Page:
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Travel & Voyages

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  • The Works of Jonathan Swift [Including Gulliver's Travels] – Published 1760

    The Works of Jonathan Swift, D.D., Dean of St Patricks, Dublin, Accurately Revised in Twelve Volumes, Adorned with Copper Plates; with Some account of the Author’s Life, and Notes Historical and Explanatory, by John Hawkesworth

    Twelve octavo volumes in contemporary full leather bindings published London, 1760. Printed by C. Bathurst et al. Complete and in good authentic condition. Various plates including, in particular the plates and maps relating to Gulliver’s Travels.

    Each volume bound in full leather. Raised bands to spines with six compartments those free with gilt decoration. Leather title and volume numbers applied in gilt direct. Red lettered title pages. Some rubbing, and tender hinges, occasional marks, generally clean.

    Jonathan Swift (1667-1745) barely requires introduction. An Anglo-Irish satirist, political pamphleteer for the Whigs and then the Tories, poet and cleric who became the Dean of St Patrick’s Cathedral, Dublin. Whilst Gulliver’s Travels is foremost in most minds he also wrote and published here – A Modest Proposal; A Journal to Stella; Drapier’s Letters; The Battle of the Books; A Tale of a Tub etc. the foremost satirist in the English language.

    The presentation of Gulliver’s Travels is very good. Pages are clean and the plates and in particular the maps are well executed. The relevance to Australia may not be understood by all with Lilliput set south of Sumatra and in the vicinity of Christmas Island; and Van Diemen’s Land (Tasmania) featuring in the south east … Houyhnhnms Land and the Yahoos, as everybody knows, was discovered in 1711 and sits off the coast of South Australia.

    Swift based his understanding of the geography from the accounts of the voyages of William Dampier [As did Defoe re Robinson Crusoe] and the early Dutch voyagers. Dampier visited Christmas Island in 1688. Some early maps showed erroneously two islands instead of one … this may account for Swift’s ‘two island” depiction.

    The “biographer” John Hawkesworth requires mention, a man of distinction not the least in that he wrote up the official account of James Cook’s First Voyage in the Endeavour.

    Swift’s Works all Twelve Volumes in contemporary 18th C bindings – including Gulliver’s Travels – 1760

    SO SORRY ON HOLD – IMAGES TO COME

    $680.00

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  • Bulldozer – Michael Terry – Rare – signed by Terry and with an interesting note by recipient.

    Bulldozer – Michael Terry – Rare – signed by Terry and with an interesting note by recipient.

  • Explorer adventurer Michael Terry was excluded from the War effort in WWII because of previous health issues and maybe he was getting on. This did not stop him assisting the war effort of the N.S.W. Department of Main Roads. After all, at the time he was likely Australia’s most notable modern inland adventurer. On one of his famous 1920’s expedition he drove a Model T Ford from Queensland to Broome in WA. His further explorations by camel and tractor gave rise to several highly collectable travel accounts.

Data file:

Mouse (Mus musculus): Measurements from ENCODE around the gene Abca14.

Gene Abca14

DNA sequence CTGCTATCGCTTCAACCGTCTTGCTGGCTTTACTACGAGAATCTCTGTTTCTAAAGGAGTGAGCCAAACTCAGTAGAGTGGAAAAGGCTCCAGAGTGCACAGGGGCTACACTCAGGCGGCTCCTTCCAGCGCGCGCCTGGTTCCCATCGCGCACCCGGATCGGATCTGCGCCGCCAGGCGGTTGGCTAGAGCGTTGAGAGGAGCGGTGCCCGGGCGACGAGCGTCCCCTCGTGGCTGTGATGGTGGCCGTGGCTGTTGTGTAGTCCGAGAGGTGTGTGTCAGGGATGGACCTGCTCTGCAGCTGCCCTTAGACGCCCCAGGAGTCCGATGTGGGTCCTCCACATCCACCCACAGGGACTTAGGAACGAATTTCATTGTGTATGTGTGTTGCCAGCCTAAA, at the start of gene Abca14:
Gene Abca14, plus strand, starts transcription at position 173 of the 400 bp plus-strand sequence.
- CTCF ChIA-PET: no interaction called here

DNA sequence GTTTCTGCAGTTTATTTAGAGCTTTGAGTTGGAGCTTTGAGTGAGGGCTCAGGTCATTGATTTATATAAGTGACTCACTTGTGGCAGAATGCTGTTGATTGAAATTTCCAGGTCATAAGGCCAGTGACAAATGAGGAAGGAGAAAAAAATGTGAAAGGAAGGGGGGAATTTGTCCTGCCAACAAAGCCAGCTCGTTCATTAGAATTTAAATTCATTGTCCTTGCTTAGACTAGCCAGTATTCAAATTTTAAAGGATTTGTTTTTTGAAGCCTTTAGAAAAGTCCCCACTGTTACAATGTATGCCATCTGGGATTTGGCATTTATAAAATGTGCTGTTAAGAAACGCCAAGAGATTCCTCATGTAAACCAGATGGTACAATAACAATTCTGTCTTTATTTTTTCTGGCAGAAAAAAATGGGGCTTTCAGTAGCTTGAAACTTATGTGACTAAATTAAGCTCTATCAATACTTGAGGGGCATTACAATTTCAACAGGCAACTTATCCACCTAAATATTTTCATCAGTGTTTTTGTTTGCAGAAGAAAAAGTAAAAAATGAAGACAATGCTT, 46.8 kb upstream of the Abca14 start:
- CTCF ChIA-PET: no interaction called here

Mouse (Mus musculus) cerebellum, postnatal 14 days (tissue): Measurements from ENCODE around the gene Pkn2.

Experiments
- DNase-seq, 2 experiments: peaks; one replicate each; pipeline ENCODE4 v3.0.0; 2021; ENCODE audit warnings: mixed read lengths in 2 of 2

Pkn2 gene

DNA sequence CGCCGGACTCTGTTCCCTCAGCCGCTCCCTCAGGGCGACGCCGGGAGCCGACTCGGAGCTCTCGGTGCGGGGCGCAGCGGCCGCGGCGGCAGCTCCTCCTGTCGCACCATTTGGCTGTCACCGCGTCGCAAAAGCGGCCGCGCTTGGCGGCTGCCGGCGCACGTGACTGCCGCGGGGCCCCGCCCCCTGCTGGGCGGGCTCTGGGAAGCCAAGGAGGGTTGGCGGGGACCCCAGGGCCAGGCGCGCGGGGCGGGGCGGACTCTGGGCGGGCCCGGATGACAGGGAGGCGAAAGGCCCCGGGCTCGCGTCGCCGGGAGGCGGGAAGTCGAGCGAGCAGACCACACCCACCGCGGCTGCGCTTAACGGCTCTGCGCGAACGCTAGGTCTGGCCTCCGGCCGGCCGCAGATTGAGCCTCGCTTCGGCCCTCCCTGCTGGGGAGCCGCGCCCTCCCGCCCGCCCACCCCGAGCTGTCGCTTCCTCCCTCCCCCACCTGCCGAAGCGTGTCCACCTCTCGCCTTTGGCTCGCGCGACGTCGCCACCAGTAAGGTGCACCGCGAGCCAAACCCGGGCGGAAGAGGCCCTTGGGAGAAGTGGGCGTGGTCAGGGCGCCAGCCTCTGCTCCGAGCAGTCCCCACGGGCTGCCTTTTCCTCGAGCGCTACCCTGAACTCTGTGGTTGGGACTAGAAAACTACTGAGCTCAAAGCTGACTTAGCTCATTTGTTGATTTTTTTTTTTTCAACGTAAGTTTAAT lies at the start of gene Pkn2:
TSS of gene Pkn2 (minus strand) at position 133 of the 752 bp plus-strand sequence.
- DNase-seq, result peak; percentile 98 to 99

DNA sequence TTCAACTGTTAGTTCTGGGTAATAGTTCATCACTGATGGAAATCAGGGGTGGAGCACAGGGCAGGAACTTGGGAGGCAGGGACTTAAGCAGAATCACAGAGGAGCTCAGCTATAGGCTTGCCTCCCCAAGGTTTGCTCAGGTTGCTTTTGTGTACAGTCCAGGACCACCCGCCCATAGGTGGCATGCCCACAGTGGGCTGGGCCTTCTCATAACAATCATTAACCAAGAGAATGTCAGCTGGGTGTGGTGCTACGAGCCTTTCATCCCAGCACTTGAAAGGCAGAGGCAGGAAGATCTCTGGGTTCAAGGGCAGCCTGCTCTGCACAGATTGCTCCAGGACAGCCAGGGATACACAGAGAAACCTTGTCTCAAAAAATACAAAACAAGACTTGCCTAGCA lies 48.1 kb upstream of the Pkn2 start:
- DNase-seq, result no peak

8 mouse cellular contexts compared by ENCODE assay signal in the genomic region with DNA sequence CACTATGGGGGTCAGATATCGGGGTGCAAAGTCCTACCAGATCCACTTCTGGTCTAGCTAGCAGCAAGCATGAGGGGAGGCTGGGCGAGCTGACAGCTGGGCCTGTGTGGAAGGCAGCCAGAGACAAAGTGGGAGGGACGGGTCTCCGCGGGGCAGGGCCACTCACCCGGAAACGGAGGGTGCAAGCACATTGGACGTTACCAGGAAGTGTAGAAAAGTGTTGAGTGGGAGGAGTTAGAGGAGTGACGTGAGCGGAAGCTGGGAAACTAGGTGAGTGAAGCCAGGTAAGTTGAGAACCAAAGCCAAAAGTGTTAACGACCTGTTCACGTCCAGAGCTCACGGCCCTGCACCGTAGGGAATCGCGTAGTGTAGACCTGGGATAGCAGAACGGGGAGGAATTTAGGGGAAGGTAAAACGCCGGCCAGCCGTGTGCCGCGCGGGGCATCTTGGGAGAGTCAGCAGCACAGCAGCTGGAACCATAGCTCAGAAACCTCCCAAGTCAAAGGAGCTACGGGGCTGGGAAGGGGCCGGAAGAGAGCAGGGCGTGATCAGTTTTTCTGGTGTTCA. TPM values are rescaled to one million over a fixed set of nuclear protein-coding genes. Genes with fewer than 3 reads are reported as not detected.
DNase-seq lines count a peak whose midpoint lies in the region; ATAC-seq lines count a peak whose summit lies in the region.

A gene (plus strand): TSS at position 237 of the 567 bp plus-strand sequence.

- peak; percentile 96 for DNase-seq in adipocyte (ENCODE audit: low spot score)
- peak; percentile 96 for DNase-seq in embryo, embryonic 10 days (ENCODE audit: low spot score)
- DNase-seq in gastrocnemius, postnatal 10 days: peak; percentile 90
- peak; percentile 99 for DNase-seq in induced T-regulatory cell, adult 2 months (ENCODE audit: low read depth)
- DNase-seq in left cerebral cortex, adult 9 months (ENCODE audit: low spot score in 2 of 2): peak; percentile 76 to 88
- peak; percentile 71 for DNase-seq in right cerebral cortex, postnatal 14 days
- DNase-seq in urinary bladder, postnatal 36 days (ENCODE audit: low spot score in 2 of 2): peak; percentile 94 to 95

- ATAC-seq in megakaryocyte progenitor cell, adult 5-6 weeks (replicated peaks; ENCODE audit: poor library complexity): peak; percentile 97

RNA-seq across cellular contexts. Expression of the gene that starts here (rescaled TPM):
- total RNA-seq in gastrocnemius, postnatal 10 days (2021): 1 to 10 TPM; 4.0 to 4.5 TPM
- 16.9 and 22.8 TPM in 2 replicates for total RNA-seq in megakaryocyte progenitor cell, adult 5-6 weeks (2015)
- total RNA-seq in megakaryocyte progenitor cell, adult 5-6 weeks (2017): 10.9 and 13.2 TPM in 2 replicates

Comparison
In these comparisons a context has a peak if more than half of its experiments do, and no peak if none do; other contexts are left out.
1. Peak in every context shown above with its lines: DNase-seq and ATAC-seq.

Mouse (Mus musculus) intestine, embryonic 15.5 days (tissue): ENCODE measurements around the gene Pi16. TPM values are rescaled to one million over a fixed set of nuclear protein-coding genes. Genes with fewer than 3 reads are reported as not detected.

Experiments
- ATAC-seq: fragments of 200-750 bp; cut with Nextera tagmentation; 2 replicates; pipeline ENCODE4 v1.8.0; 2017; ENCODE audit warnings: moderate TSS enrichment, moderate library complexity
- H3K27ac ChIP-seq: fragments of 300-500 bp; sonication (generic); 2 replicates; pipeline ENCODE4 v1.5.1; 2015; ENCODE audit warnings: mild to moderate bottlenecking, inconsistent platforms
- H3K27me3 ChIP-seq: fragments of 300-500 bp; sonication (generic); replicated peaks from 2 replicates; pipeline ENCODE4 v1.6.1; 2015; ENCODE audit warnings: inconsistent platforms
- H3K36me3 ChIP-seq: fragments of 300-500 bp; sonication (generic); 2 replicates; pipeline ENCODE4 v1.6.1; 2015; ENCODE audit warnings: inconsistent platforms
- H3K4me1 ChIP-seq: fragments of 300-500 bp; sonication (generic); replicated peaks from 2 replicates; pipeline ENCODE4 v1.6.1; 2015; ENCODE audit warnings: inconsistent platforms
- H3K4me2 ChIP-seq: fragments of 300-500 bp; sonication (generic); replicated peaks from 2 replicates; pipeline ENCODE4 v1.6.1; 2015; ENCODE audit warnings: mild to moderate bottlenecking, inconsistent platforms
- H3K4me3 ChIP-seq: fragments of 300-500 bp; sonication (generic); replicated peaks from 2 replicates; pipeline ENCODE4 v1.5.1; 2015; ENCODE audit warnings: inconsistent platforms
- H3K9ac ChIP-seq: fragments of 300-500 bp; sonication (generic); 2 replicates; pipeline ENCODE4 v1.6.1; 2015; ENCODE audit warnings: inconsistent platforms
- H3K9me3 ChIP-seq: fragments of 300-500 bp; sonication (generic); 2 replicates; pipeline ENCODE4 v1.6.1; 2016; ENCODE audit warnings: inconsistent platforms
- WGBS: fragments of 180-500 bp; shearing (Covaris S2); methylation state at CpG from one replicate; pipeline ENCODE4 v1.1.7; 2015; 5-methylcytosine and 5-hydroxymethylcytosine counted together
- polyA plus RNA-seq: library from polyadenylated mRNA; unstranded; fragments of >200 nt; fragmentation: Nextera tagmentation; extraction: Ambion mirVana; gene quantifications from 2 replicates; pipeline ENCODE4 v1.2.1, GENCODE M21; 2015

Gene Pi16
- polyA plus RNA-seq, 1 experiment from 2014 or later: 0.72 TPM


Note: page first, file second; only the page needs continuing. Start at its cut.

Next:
Published by the State Government in 1945. Perfect bound, decorative card covers, 260 pages, illustrated from period photographs. Super scarce … no other obvious copies available. Signed boldly by Terry near front. A little age as you would expect, still a very good copy.

    The premise of the book may sound a bit dull. Fear not the NSW infrastructure people had quite different role because of the War and assisting communication throughout Australia was one of them and it did not stop there … with involvement in Noumea, New Caledonia in the Pacific etc. Terry has a style, reflected in his earlier writing ‘Across Unknown Australia” etc that takes you to the moment of his adventures and observations, many references to individuals and their exploits. We also have the bombing of Darwin and the making of the Brisbane Line difficulties with a Diving Bell etc.

    At front is a very interesting note likely by the recipient “Beau” …. “Michael Terry was my friend. He served as a Marine in Russia in the war subsequent to WWI [Terry was an armoured car driver – he was captured and narrowly escaped execution by the Bolsheviks] … he travelled inland Australia and wrote about it. He was a F.R.G.S … He would now be at least 100 … 24th October 77 …” and other reminiscences. The writer quite wrong about Terry’s age, he would have been 78 at the time this note was written … time has a way of clouding the memory.

    Michael Terry a scarce and unusual account …

  • $80.00

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  • Tek Sing Shipwreck Treasure [Reeds, Peony and Bamboo] – Wrecked in 1822 Gaspar Straits

    Tek Sing Shipwreck Treasure [Reeds, Peony and Bamboo] – Wrecked in 1822 Gaspar Straits

    Qing Dynasty decorated bowl recovered by Mike Hatcher from the Tek Sing shipwreck. A special example.

    Unusual more extensive decoration with a central spray of reeds emanating from rockwork, peony flowers to the left and a very nice bamboo image to the right. Three small floral designs under rim and two character marks to centre. Blue circle around foot and likely under rim. Larger example bowl for Tek Sing, 15 cm in diameter 3.0 cm high, with a good foot. Retains the Nagel auction and catalogue stickers underneath for provenance.